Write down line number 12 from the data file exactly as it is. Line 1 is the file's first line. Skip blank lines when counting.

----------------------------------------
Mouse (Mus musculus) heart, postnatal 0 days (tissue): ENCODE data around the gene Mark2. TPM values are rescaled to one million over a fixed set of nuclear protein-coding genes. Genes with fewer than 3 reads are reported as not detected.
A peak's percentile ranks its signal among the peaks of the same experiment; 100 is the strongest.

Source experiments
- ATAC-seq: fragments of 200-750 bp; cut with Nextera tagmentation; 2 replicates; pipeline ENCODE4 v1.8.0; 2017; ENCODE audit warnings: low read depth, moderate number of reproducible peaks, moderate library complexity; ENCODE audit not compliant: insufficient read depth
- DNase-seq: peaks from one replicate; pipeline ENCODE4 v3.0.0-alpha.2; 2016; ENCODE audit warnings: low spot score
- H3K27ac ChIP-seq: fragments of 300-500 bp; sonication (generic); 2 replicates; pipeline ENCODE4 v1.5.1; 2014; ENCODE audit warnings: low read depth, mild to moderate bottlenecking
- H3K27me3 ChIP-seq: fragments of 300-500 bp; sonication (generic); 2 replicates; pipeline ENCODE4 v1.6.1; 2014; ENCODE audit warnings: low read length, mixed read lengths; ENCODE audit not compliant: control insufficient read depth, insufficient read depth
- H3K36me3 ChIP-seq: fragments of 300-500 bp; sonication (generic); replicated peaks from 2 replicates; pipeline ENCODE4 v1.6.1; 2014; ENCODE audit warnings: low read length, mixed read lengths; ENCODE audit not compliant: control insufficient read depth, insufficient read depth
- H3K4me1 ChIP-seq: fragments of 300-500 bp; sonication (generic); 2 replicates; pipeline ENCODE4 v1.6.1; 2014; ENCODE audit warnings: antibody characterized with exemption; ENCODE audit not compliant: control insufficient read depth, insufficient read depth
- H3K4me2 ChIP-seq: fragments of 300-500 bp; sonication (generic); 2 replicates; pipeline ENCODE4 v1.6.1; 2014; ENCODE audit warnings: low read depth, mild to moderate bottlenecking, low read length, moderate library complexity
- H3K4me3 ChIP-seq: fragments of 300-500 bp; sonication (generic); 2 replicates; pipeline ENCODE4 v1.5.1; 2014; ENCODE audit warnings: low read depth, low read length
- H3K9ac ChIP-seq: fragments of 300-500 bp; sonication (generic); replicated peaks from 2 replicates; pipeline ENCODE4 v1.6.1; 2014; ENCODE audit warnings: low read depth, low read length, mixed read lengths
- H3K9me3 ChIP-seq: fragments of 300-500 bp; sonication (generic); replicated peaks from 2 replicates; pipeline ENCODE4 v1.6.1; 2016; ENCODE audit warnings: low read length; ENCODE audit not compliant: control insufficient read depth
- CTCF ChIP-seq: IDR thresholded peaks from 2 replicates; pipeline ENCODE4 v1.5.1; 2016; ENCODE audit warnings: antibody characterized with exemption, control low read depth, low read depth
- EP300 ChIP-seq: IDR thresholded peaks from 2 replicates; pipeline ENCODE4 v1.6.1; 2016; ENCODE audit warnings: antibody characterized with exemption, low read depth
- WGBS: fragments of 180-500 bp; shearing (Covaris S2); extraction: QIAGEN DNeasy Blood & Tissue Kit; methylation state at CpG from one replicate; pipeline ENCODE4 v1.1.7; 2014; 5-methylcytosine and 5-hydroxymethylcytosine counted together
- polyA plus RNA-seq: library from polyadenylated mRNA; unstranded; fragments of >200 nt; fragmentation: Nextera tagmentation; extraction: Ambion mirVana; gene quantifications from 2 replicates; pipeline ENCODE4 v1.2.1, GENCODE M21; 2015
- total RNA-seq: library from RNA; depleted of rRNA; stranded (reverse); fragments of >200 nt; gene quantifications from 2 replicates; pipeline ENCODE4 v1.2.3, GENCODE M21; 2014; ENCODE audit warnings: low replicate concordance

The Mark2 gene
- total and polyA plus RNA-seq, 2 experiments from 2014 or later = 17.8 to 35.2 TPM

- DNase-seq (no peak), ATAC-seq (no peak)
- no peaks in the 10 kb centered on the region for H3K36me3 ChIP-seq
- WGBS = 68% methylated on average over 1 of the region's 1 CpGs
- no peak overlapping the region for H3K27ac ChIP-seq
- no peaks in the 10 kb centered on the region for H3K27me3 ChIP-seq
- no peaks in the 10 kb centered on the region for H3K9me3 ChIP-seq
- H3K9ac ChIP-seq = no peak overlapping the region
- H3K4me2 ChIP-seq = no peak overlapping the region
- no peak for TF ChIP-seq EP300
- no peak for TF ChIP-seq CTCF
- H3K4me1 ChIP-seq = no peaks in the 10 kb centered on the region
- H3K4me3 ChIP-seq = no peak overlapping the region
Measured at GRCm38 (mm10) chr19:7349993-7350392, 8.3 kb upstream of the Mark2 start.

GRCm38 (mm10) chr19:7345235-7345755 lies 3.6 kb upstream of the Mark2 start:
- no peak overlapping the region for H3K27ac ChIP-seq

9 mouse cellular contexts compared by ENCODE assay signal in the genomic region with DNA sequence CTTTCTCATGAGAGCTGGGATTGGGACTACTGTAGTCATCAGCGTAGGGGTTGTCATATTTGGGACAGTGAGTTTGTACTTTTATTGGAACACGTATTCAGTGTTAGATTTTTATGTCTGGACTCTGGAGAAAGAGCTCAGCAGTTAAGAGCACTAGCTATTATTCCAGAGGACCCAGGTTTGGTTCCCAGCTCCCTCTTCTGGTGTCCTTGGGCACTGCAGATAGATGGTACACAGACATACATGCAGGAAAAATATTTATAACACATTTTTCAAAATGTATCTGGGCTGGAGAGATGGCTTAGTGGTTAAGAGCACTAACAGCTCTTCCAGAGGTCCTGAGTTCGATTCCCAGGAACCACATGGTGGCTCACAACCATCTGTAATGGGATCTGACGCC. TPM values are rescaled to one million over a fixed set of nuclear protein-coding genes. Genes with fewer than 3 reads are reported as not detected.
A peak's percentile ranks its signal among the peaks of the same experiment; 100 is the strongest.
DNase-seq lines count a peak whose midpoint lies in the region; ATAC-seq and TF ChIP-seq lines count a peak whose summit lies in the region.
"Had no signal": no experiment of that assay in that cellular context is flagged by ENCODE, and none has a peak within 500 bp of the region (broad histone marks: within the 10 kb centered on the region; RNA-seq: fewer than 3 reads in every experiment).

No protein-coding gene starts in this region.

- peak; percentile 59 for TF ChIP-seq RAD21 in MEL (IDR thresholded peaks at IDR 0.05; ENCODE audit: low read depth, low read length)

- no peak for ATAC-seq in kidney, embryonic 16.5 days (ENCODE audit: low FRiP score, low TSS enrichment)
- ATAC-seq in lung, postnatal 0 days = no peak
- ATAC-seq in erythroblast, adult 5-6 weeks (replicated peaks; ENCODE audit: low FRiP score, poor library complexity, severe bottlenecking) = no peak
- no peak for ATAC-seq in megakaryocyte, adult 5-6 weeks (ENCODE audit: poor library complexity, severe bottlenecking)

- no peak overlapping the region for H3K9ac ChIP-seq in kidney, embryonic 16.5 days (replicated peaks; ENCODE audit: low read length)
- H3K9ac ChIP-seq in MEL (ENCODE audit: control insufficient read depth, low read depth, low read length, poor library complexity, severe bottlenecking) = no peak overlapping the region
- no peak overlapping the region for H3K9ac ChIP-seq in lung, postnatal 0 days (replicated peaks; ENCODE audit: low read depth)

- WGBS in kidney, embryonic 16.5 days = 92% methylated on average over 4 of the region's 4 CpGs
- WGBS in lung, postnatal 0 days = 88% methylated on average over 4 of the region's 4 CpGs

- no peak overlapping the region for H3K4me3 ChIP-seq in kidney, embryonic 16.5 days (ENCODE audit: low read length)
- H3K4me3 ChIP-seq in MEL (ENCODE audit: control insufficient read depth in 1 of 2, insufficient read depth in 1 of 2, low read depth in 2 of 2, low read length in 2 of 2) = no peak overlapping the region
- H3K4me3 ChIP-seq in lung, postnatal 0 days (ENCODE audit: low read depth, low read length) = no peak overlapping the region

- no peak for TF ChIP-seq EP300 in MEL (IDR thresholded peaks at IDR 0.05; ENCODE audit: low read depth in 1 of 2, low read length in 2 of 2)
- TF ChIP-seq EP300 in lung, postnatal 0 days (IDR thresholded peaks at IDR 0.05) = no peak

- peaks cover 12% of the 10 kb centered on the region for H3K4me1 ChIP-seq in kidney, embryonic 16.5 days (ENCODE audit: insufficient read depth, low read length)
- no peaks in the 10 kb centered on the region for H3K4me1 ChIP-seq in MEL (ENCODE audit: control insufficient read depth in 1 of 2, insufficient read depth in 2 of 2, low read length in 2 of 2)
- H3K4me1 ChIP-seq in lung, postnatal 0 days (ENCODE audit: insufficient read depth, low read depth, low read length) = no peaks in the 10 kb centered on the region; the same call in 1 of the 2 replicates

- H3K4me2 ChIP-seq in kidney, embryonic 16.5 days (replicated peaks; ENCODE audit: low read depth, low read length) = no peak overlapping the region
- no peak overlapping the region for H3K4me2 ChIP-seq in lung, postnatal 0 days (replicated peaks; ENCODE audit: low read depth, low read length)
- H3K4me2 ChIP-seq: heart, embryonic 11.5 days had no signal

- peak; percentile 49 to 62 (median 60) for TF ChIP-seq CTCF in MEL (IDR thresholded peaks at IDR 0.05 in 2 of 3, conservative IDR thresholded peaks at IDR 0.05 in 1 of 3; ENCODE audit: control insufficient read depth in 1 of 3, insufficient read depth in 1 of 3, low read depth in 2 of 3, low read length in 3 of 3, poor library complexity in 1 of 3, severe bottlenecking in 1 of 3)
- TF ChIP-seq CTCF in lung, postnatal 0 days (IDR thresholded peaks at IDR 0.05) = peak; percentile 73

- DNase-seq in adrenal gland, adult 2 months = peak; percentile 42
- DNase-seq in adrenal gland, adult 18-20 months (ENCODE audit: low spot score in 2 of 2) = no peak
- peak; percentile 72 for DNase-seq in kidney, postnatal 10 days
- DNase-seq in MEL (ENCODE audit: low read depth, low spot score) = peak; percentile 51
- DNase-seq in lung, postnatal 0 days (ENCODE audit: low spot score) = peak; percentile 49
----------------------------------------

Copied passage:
- H3K9ac ChIP-seq: fragments of 300-500 bp; sonication (generic); replicated peaks from 2 replicates; pipeline ENCODE4 v1.6.1; 2014; ENCODE audit warnings: low read depth, low read length, mixed read lengths